How Long should you Ice an Injury for?

In light of the current frigid conditions, we thought we would write a little bit about something we have all had just about enough of… Ice.

We’ve all heard it before, if you are injured, ice it. But did you know that icing for too long could actually be counter productive and lead to an INCREASED inflammatory response?

Interestingly, applying ice for a period of time greater than ten minutes puts the injured area at risk for creating an even greater inflammatory response due to a phenomenon known as the Hunting Response. In a cold winter environment while walking outside, our nose and ears will turn red after some time because our body has sensed that the area in question is at risk of freezing. The body’s natural response is to increase blood supply to this area, thereby increasing the inflammatory markers in that area. Leaving an ice pack on for too long to an acute injury will create the same reactive increase in inflammatory response. 

We suggest patients use ice in ten minute intervals, ten minutes on – ten minutes off for an ideal effect.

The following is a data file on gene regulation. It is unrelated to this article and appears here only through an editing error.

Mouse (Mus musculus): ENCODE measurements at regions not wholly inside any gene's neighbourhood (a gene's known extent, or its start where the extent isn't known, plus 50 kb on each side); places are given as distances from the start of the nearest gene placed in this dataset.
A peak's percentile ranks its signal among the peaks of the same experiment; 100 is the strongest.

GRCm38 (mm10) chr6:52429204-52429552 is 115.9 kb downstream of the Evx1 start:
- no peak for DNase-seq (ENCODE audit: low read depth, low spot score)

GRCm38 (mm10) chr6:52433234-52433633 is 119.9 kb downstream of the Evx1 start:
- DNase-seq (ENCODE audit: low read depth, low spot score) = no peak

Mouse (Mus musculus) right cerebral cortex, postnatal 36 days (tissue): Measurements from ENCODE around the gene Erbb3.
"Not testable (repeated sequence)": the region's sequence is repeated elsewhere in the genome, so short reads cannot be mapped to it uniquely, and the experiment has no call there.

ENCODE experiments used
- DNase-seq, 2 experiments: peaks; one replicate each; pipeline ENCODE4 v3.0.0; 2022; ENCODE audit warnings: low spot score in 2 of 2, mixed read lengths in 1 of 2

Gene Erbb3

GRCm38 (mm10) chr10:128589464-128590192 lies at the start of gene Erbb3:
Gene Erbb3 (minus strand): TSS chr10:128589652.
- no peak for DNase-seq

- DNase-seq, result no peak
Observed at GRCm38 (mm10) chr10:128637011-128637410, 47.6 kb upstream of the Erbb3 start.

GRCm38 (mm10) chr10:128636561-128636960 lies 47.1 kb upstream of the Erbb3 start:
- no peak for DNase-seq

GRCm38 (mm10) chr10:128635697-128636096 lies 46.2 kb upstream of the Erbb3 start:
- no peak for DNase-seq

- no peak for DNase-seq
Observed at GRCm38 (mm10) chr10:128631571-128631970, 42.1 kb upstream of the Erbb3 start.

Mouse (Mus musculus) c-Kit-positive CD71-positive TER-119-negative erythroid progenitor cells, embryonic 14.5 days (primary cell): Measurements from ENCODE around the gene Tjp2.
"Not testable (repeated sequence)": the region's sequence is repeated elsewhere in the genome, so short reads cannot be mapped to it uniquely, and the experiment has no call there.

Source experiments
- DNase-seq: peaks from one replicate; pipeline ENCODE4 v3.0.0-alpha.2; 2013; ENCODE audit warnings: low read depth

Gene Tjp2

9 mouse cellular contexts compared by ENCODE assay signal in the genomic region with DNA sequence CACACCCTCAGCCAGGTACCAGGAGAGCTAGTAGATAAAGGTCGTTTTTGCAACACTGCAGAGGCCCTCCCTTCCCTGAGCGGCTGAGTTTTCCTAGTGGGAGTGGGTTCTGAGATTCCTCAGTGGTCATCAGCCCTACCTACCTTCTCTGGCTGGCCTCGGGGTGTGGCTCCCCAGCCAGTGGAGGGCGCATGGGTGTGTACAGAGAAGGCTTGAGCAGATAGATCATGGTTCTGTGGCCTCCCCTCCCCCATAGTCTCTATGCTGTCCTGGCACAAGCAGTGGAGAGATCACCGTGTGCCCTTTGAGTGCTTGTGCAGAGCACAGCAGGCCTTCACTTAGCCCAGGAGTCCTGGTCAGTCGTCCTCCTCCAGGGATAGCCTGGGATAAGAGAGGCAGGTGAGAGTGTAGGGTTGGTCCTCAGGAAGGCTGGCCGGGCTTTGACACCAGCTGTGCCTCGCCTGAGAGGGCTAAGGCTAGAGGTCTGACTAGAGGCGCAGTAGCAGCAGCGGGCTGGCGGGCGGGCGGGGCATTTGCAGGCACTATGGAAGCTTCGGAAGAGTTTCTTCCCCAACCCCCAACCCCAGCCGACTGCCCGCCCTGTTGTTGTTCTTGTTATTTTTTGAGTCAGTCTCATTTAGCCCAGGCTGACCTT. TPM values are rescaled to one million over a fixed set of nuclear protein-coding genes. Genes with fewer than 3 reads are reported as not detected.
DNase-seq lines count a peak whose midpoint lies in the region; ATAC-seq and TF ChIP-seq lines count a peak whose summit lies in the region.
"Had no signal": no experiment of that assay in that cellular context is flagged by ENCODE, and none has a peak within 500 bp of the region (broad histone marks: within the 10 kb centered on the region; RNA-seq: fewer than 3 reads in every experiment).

Inflammation and Diet

Did you know that localized inflammation in response to musculoskeletal injury is not only natural, but is essential to promote healing?  Damaged cells release chemicals within the inflammation which signals the body to initiate the repair process.  While some level of local inflammation is necessary, uncontrolled or persistent inflammation can cause more harm than benefit, resulting in additional tissue damage and prolonged recovery.  Substantial evidence now suggests that what we eat can influence the inflammatory response to both acute and chronic conditions.  Both pro-inflammatory and anti-inflammatory foods have been shown to affect the inflammatory response of the immune system to injury.  Limiting consumption of pro-inflammatory foods such as saturated and trans fats, refined sugars and carbohydrates, and processed foods, and increasing consumption of anti-inflammatory foods such as omega-3 fatty acids, colourful fruits and vegetables, olive and flax seed oils, and nuts, may not only help keep the inflammatory response in check, but may also protect healthy cells from inflammation caused damage.



Minihane, A., et al. (2015). Low-grade inflammation, diet composition and health: current research evidence and its translation. British Journal of Nutrition114(7), 999-1012.Tidball, J. (2005). Inflammatory processes in muscle injury and repair. American Journal of Physiology-Regulatory, Integrative and Comparative Physiology288(2), R345-R353.